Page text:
We love repurposing projects. That’s why we were quite depressed to find out that all of those inspiring repurposed wood pallet projects that we’ve seen crafty do-it-yourselfers showcasing across the web might not be quite so nifty after all.
Those clever headboards, desks, cribs, bookshelves and coffee tables crafted from wooden pallets might be leaching chemicals and pesticides into your home’s air. They might even be home to mold and insects. Ick!
We know. It hurts our repurposing hearts too. After all, reusing discarded wooden pallets is pretty cool! They’d likely be thrown away anyway. They look neat! They’re easy to come by. They’re free! We’ve even featured five ways to reuse a wooden pallet and explained how to grow a handy vertical garden made from a repurposed wooden pallet here on OA.
We’ll leave it up to you smart eco-conscious do-it-yourselfers to decide. Wooden pallets. Awesome repurposing material or toxic trend? Here are some points to consider.
How was it treated?
USDA regulations require manufacturers to treat wooden pallets before shipping to prevent the spread of pathogens. They either treat pallets by fumigating them with methyl bromide, a toxic pesticide, or by heat-treating them in kilns. For reusing purposes, look for pallets stamped with an “HT”, which means they haven’t been exposed to chemicals (at least not in the treating process.) Avoid unmarked pallets or those with “MB” for methyl bromide.
From the Organic Authority Files
Is it ok for eating on?
One blogger, who started off much of the controversy surrounding reusing wooden pallets, named a few cringe-worthy studies involving wooden pallets. They’ll make you rethink that wooden-pallet-turned-dining-room-table.
A 2010 study by the National Consumers League tested wooden pallets for pathogens and found 10 percent to contain E.coli and 2.9 percent to contain Listeria. Kind of gives you the heebie-jeebies, huh? If that wasn't bad enough, in 2009 Tylenol recalled all of its Tylenol Arthritis Pain caplets in 100-count bottles due to contamination from wooden pallets used to ship the products. In this case the contamination was from a chemical called 2,4,6-tribromophenol, which is a breakdown of a chemical used to treat wooden pallets.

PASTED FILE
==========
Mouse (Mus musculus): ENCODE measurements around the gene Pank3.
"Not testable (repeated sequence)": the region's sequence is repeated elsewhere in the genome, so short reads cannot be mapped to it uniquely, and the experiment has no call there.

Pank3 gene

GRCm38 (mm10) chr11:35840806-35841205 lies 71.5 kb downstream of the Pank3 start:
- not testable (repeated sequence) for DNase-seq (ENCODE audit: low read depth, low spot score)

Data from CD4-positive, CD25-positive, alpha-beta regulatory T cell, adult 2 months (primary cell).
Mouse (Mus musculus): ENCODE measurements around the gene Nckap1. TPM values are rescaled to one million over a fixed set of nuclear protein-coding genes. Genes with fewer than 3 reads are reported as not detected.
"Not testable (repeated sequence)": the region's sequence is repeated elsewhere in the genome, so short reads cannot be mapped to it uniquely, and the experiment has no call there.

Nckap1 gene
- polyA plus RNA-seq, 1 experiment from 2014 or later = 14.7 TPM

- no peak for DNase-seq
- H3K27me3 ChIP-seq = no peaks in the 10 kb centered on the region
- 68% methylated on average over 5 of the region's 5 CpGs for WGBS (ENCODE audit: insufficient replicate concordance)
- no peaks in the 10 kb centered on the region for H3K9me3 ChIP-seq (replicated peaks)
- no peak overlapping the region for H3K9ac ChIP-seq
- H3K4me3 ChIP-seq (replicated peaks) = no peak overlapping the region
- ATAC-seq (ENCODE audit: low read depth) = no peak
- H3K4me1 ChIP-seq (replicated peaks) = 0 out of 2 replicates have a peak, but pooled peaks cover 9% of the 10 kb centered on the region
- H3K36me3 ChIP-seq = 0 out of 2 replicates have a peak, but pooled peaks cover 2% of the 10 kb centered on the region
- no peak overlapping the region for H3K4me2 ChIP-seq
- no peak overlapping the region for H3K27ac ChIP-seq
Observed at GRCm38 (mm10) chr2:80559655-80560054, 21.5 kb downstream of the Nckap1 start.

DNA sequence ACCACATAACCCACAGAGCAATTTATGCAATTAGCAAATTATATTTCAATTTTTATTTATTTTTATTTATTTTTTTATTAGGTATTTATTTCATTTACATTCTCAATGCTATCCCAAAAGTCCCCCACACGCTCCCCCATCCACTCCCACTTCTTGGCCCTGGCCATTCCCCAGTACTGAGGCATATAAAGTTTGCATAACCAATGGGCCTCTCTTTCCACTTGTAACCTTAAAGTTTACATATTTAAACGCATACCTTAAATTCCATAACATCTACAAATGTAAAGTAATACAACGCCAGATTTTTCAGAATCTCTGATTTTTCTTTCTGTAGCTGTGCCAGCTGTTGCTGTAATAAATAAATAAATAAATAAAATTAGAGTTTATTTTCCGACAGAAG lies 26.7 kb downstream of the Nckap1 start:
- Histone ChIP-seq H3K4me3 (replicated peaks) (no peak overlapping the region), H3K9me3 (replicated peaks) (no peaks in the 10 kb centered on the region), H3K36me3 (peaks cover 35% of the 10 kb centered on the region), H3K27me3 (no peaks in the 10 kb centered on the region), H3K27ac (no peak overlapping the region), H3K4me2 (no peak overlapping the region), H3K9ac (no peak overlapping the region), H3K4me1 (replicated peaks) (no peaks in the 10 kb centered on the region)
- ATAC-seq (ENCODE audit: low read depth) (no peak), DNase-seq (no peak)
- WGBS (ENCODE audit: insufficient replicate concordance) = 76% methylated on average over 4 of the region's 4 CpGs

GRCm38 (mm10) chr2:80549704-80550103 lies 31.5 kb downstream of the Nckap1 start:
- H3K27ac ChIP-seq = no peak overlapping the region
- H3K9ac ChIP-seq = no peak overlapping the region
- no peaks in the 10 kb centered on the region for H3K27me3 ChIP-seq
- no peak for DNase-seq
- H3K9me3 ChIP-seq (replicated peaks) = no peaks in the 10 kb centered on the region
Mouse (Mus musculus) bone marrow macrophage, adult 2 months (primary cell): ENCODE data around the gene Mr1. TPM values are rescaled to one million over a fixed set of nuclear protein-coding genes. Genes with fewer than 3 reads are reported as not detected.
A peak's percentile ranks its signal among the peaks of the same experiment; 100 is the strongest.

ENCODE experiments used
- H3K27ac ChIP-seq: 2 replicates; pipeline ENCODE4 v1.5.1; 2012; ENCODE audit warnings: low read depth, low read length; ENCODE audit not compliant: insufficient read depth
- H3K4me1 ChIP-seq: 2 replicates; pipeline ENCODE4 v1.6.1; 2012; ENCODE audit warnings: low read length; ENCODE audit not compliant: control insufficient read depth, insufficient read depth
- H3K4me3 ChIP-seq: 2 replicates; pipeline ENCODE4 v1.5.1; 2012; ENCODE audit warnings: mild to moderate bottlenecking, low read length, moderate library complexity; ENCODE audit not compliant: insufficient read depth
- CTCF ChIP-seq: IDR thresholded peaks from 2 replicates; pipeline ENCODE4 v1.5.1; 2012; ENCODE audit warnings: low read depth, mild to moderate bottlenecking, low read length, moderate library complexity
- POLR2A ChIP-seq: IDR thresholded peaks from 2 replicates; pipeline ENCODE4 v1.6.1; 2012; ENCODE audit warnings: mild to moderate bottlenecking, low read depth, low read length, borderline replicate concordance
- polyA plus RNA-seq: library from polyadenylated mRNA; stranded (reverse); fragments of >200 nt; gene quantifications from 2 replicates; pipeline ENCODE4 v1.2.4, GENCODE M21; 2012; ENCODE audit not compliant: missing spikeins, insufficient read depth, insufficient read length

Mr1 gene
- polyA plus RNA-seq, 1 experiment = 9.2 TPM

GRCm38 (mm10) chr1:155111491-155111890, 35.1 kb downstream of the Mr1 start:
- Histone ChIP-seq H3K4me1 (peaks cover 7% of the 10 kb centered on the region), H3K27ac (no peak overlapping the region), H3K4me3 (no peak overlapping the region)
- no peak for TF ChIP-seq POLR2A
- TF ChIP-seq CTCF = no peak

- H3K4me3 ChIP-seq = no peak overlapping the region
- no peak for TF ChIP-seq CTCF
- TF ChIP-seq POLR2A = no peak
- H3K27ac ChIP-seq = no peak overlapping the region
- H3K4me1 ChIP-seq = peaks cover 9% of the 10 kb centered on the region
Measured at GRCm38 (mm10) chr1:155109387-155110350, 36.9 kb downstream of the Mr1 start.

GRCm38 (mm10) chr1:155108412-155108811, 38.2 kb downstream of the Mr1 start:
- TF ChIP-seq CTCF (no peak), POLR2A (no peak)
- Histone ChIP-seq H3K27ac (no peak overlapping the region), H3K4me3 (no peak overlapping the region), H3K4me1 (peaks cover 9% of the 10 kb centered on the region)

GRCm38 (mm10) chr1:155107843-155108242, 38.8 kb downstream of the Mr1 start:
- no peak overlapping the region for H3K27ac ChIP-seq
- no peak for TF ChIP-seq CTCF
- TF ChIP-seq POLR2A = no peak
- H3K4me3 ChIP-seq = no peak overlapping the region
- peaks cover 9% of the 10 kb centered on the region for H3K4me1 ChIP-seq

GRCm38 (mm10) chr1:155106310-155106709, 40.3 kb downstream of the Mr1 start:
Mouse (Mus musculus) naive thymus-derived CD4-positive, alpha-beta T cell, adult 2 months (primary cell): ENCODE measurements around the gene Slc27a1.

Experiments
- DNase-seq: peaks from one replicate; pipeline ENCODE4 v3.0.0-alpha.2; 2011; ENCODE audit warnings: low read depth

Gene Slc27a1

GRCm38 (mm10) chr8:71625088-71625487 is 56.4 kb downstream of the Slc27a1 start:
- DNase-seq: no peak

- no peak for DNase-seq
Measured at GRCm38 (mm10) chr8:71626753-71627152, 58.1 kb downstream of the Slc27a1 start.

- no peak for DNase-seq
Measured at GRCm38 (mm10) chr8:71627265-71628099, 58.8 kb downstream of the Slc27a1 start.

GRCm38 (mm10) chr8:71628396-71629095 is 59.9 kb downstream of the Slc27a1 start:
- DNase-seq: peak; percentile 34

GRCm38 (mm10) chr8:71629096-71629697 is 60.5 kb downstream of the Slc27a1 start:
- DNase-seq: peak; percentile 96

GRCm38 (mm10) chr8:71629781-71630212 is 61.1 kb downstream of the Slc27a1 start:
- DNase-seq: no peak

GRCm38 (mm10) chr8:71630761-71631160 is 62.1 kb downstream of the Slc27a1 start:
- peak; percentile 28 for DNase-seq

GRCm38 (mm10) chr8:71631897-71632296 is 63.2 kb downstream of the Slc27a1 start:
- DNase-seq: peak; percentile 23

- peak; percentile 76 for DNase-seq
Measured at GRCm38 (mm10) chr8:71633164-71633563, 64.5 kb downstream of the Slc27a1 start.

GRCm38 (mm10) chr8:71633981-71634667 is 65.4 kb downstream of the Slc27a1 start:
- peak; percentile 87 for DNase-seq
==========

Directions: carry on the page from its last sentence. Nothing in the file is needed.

Where has that pallet been?
Despite the poorer quality of wood used to make them, pallets are actually quite expensive. So they get reused—and often. This constant reuse exposes pallets to all manner of substances. Think bugs, water and bird droppings. Not to mention whatever product might have been carried on that pallet.
As a porous material, wood can house bugs and bacteria. Even if your wood pallet is heat treated, it can grow mold after one day left out in the rain. Just know that even a scrub down with hot, soapy water might not get all of the bacteria and insects out.
Is it all bad?
No! Wooden pallets still have a place in the reuse world. Just outdoors. Why not use scrap pallet wood to frame a compost bin or another eyesore in your backyard? Or, fence off a section of your yard using pieces of wood from pallets. If you're especially handy, you could turn wooden pallets into decorative shutters for your home's windows. You could also use a pallet as a vertical garden, so long as it’s purely decorative and not for growing food. Use those clever do-it-yourself brains and see what you can come up with!
What do you think? Are you casting off wooden pallets for good or would you still give repurposing them a go?